Lisa Jackson and the limits of executive power
Lisa Jackson’s departure as administrator of the Environmental Protection Administration (EPA) is being lamented by environmentalists and cautiously celebrated by many in business and industry. Environmentalists have only high praise for Jackson’s aggressive efforts to adopt new automobile fuel standards, effectively ban new coal-fired power plants, challenge the safety of fracking in natural gas development, and press for action on climate change. Republicans and many in industry believe that Jackson’s agenda has imposed unreasonable costs on businesses at a time when the economy is struggling.
These differing views on Jackson’s tenure reflect important policy disagreements, and both sides anxiously await President Obama’s decision about a replacement. He may choose to nominate someone similar to Jackson, or he may decide it’s in his political interests to nominate someone less controversial. It would be difficult for him to find anyone more to environmentalists’ liking than Jackson.
Policy disagreements aside, Jackson’s tenure has raised fundamental questions about the separation of powers and the appropriate role of administrative agencies in our constitutional republic. She has been the poster child for Obama’s “we can’t wait” approach to executive governance.
Often stymied by the Republican majority in the House and sometimes by Democrats in the Senate, President Obama has declared on more than one occasion that if Congress will not take action on his legislative proposals, he will just figure out how to implement them by executive order or administrative rule.
Jackson took up the challenge with a vengeance, so much so that the administration has felt it necessary to reject her proposed new rules on ground-level ozone pollution and to slow the rule-making process in other areas. While Jackson contends that the EPA has statutory authority for everything it has done under her leadership, members of Congress have often found themselves in the peculiar position of proposing legislation designed to clarify that the EPA lacks the authority it claims to have. In a democratic republic — particularly one that sprung from a successful revolution against a tyrannical monarch — one would expect the executive to request authority from Congress rather than forcing Congress to deny power to executive agencies.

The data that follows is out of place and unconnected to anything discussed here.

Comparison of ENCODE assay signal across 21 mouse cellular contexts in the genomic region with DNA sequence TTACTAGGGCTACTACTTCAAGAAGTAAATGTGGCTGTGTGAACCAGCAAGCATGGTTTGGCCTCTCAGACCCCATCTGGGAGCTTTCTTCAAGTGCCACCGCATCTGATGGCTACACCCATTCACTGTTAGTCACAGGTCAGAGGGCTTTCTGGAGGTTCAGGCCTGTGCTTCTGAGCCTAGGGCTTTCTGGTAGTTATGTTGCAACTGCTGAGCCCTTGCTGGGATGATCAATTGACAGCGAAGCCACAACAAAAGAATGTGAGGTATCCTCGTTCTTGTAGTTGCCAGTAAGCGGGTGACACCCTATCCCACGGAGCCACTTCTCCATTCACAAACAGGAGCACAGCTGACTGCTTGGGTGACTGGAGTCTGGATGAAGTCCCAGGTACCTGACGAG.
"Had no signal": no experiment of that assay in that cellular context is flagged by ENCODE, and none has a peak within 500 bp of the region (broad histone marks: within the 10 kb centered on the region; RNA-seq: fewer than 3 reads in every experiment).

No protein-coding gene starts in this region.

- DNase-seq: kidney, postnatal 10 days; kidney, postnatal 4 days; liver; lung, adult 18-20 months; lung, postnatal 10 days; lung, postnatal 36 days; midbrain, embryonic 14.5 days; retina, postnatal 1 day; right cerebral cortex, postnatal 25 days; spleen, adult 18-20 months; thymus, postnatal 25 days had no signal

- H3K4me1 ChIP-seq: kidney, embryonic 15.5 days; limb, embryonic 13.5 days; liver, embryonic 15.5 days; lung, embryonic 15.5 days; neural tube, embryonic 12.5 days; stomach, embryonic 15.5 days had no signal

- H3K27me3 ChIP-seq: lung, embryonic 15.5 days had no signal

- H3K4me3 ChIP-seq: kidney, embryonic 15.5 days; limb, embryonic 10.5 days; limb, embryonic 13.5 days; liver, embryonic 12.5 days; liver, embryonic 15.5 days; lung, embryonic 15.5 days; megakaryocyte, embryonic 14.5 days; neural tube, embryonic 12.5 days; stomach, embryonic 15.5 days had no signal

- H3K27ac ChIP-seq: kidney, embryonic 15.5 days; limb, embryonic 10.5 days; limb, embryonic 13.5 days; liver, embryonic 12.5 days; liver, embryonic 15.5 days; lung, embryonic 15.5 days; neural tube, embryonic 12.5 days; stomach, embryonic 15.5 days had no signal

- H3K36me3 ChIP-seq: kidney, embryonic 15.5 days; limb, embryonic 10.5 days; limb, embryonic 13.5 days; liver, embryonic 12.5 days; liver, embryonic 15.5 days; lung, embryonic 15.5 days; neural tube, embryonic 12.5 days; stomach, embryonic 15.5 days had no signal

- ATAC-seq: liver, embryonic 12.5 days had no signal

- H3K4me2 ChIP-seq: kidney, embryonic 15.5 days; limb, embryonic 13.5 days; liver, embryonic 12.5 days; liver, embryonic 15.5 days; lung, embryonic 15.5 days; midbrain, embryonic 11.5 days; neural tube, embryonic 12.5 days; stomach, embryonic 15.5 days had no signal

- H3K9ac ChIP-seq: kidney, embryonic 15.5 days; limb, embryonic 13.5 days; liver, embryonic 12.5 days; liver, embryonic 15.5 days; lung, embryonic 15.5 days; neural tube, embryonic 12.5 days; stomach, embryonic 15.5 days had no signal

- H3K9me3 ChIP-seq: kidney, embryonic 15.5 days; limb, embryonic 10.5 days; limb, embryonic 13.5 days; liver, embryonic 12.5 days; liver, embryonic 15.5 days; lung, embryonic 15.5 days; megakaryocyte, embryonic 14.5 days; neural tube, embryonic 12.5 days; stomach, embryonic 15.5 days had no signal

Jackson claims that her agenda was based on sound science. But Jackson’s EPA has been guilty of making unsupportable scientific claims, most notably with respect to the effects of fracking on groundwater. She has been willing to politicize science in order to justify the agency’s aggressive rule-making. In a number of instances, she has overstated environmental and health hazards in order to make her agency’s actions more politically palatable.
Jackson isn’t the first public official to use proclaimed emergencies as excuses for bending the rule of law. President Truman did it during the Korean War, as has every president since, in one context or another. But the rule of law and constitutional government require that executive agencies be confined to their constitutionally and statutorily granted powers. Jackson has been willing to push the envelope more than most others in an administration that has frequently proclaimed its intention to push the envelope.
It’s not clear why Jackson is resigning now. It may be due to the ongoing investigations into her inappropriate use of a pseudonym in email communications. But whatever her reason for calling it quits and whatever the merits of her environmental policies, her departure will be a good thing for the rule of law. The Senate, which is responsible for confirming EPA administrators, should take care to ensure that Jackson’s replacement understands the limits of executive power.
Jim Huffman is the dean emeritus of Lewis & Clark Law School, the co-founder of Northwest Free Press and a member of the Hoover Institution’s De Nault Task Force on Property Rights, Freedom and Prosperity.